Boris Smile - Young and It Feels So Good
Record Label: Unsigned
Release Date: April 19, 2008
“Keep true to the dreams of your youth.” This little snippet of wisdom came courtesy of a fortune I pulled out of my fortune cookie earlier this week and while I do not suggest seeking the answers to life’s questions from a mass manufactured snack food, this sentiment perfectly describes Long Beach based Boris Smile’s new album Young and It Feels So Good. Shortly after wrapping up the recording to their debut effort Chapter 1, the members of Boris Smile began work on this eighteen track album of b-sides and lo-fi original recordings. Frontman/guitarist Wesley Chung produced, engineered, and mixed the entire album in his living and dining room over the period of six months.
Although it would be a stretch to classify Young and It Feels So Good as a concept album, the album does have a theme and is broken down into four categories of youth - celebration, social separation, the “culture of cool”, and growth. Opening the album is the title track from the celebration section, “Young And It Feels So Good”, which is a subdued, acoustically driven track. This track demonstrates the more reserved side of Boris Smile and introduces the listener to the band’s sound without giving away all of the tricks up their sleeves just yet. “Seasons” picks up the pace of the album and is one of the more energetic and driving songs in Boris Smile’s repertoire. The buzzing guitars and a fuzzy production lend this song an edge that makes it stand out and shine among the pop leaning tracks that dominate the record. “Seasons” is not the band’s only foray into more aggressive fare as proven by the grimy, garage-rock tinged “Megan Eve Of Destruction”.
“Home [Sing Along]” is a re-worked version of the song “Home (Folk in G Sharp)” from the band’s debut effort. This twang tinged track is very similar to the original version however this time Wesley Chung has more of his friends and band mates singing along (hence the change in the title). “Adventures With Rockets”, another Chapter 1 track, receives a sonic facelift and makes an appearance as “Las Aventuras con Cohetes”. While the original version was an upbeat pop gem with an extremely infectious chorus, “Las Aventuras con Cohetes” sports a much slower tempo and is played in a lounge music style. Although it was an interesting take on the original, I must say this is one of the few tracks on the album I find myself skipping over. Another similarity between the two records is the presence of interludes that mesh instrumental arrangements by the band with interviews and recordings of other activities.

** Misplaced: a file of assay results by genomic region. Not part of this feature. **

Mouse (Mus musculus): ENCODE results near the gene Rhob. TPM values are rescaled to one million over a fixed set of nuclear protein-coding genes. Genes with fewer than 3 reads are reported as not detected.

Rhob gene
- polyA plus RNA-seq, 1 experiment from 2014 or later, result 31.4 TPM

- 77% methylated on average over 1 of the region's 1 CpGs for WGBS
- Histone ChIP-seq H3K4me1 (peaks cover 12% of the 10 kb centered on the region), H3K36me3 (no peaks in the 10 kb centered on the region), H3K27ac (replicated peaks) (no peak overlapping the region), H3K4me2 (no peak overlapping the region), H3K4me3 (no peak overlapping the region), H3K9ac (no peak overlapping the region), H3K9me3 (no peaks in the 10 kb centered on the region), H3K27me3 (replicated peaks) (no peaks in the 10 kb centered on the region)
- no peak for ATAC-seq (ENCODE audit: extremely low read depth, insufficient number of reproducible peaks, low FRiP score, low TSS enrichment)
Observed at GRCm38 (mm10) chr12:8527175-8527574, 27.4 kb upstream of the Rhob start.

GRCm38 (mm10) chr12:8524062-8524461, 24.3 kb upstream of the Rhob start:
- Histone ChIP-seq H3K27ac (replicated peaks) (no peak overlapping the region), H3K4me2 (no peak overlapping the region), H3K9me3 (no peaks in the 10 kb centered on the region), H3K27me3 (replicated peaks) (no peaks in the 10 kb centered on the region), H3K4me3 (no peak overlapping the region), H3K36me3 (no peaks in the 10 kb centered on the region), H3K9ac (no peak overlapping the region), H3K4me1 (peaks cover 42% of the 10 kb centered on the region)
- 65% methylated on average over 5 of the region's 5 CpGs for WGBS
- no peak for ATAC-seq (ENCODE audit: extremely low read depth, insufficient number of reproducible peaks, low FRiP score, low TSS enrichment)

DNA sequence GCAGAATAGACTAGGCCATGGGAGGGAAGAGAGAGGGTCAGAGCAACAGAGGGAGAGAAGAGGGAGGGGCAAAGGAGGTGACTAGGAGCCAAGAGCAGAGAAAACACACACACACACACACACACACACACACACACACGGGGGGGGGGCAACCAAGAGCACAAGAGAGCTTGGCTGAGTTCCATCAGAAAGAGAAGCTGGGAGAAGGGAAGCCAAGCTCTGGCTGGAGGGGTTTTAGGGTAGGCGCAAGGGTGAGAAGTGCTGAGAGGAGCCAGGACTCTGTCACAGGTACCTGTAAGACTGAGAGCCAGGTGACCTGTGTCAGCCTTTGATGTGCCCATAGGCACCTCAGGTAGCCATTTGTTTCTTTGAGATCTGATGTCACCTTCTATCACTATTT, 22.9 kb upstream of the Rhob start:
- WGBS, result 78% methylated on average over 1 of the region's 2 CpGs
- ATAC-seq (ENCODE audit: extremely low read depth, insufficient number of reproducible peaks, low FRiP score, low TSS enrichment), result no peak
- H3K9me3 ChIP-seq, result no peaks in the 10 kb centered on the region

Young and It Feels So Good finds Boris Smile stretching their creative muscles and experimenting with a plethora of styles throughout the album. While this sort of approach would make most albums seem haphazardly thrown together, Boris Smile somehow manage to pull it off and create a cohesive and entertaining record. The main problem with Chapter 1 was that a few tracks on the album had lyrics that came across as slightly cheesy, but for the most part Young and It Feels So Good avoids that pitfall and also shows an improvement on the collective’s already impressive musicianship. One of the most endearing things about this band is the fact that its not a small group of friends or a band led by one person who writes all the parts, it is a massive group of friends (twenty-one people were listed as contributors) who all add their own personal touches to every track. While Young and It Feels So Good still has the rough around the edges recording approach of Chapter 1 on some tracks, the album shows this group of friends further building upon their potential and it will be interesting to see what this group comes up with next.
I thought Chapter 1 was definitely a decent debut but had some flaws that needed to be worked out. It sounds like they haven't fixed everything I wanted quite yet but I would still like to check this one out.